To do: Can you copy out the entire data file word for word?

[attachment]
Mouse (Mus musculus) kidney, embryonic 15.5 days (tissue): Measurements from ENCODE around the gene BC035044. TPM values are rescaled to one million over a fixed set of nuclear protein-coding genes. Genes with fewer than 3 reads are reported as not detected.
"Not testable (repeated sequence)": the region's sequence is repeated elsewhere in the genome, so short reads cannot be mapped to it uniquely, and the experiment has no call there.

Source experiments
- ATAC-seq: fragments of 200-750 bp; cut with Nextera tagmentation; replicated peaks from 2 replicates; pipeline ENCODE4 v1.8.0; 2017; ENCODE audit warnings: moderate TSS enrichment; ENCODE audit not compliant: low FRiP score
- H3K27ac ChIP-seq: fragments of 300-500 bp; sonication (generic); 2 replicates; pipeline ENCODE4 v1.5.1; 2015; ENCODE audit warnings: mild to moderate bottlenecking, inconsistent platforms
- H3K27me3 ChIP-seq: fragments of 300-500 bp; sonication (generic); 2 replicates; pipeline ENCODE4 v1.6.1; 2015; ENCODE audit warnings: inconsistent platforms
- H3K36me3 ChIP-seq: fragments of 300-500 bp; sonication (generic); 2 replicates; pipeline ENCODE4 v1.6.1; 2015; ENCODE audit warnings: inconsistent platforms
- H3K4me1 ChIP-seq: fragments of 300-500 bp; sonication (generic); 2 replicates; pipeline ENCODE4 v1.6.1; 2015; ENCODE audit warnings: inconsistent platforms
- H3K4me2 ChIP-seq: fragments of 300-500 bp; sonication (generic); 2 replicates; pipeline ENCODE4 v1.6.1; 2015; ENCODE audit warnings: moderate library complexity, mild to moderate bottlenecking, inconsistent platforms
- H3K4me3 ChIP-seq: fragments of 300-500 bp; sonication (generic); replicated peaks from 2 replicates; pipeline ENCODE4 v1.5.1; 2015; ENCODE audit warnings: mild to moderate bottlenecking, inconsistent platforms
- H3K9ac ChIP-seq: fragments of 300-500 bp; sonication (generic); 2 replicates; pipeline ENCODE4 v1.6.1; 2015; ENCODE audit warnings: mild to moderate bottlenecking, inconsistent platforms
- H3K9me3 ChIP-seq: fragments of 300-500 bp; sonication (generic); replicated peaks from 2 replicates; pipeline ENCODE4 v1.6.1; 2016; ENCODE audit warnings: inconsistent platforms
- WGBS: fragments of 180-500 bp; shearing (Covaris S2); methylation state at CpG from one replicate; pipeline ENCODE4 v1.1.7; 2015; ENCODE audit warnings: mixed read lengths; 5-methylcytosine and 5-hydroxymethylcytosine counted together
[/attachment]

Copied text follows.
Mouse (Mus musculus) kidney, embryonic 15.5 days (tissue): Measurements from ENCODE around the gene BC035044. TPM values are rescaled to one million over a fixed set of nuclear protein-coding genes. Genes with fewer than 3 reads are reported as not detected.
"Not testable (repeated sequence)": the region's sequence is repeated elsewhere in the genome, so short reads cannot be mapped to it uniquely, and the experiment has no call there.

Source experiments
- ATAC-seq: fragments of 200-750 bp; cut with Nextera tagmentation; replicated peaks from 2 replicates; pipeline ENCODE4 v1.8.0; 2017; ENCODE audit warnings: moderate TSS enrichment; ENCODE audit not compliant: low FRiP score
- H3K27ac ChIP-seq: fragments of 300-500 bp; sonication (generic); 2 replicates; pipeline ENCODE4 v1.5.1; 2015; ENCODE audit warnings: mild to moderate bottlenecking, inconsistent platforms
- H3K27me3 ChIP-seq: fragments of 300-500 bp; sonication (generic); 2 replicates; pipeline ENCODE4 v1.6.1; 2015; ENCODE audit warnings: inconsistent platforms
- H3K36me3 ChIP-seq: fragments of 300-500 bp; sonication (generic); 2 replicates; pipeline ENCODE4 v1.6.1; 2015; ENCODE audit warnings: inconsistent platforms
- H3K4me1 ChIP-seq: fragments of 300-500 bp; sonication (generic); 2 replicates; pipeline ENCODE4 v1.6.1; 2015; ENCODE audit warnings: inconsistent platforms
- H3K4me2 ChIP-seq: fragments of 300-500 bp; sonication (generic); 2 replicates; pipeline ENCODE4 v1.6.1; 2015; ENCODE audit warnings: moderate library complexity, mild to moderate bottlenecking, inconsistent platforms
- H3K4me3 ChIP-seq: fragments of 300-500 bp; sonication (generic); replicated peaks from 2 replicates; pipeline ENCODE4 v1.5.1; 2015; ENCODE audit warnings: mild to moderate bottlenecking, inconsistent platforms
- H3K9ac ChIP-seq: fragments of 300-500 bp; sonication (generic); 2 replicates; pipeline ENCODE4 v1.6.1; 2015; ENCODE audit warnings: mild to moderate bottlenecking, inconsistent platforms
- H3K9me3 ChIP-seq: fragments of 300-500 bp; sonication (generic); replicated peaks from 2 replicates; pipeline ENCODE4 v1.6.1; 2016; ENCODE audit warnings: inconsistent platforms
- WGBS: fragments of 180-500 bp; shearing (Covaris S2); methylation state at CpG from one replicate; pipeline ENCODE4 v1.1.7; 2015; ENCODE audit warnings: mixed read lengths; 5-methylcytosine and 5-hydroxymethylcytosine counted together